Prioritizing Ongoing Projects During Execution

Part of the International Series in Operations Research & Management Science book series (ISOR, volume 69)


New product development (NPD) organizations pursue many projects in parallel, in order to achieve broader product lines (mass customization) and higher market share (e.g., Reinertsen 1997; Ulrich and Eppinger 2003; Cusumano and Nobeoka 1998). In multi-project environments, it happens commonly that projects compete for access to a scarce resource.1 The processing time that each project spends at the resource is much shorter than the projects’ total duration. Examples of such scarce resources are equipment (such as an acoustic analyzer or wind channel in automotive design) or uniquely specialized areas of expertise, such as a critical department (e.g., a testing lab), or individuals (e.g., an engineer mastering a highly specialized procedure). Such scarce resources, although representing only a small part of the project’s total duration, can become bottlenecks, and resource allocation is a critical factor for profitability (Adler et al. 1995).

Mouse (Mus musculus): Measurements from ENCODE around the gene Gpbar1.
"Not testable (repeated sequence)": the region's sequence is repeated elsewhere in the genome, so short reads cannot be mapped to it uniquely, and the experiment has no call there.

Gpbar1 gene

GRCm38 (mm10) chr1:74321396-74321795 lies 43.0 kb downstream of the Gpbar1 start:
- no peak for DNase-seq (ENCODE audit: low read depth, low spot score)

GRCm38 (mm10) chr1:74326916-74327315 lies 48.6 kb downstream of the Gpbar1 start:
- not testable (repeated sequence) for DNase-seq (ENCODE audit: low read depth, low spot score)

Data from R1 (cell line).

Optimal Policy Scarce Resource Project Selection Delay Cost Index Policy 
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Copyright information

© Springer Science+Business Media New York 2004

Authors and Affiliations

  1. 1.Dupree College of ManagementGeorgia Institute of TechnologyUSA

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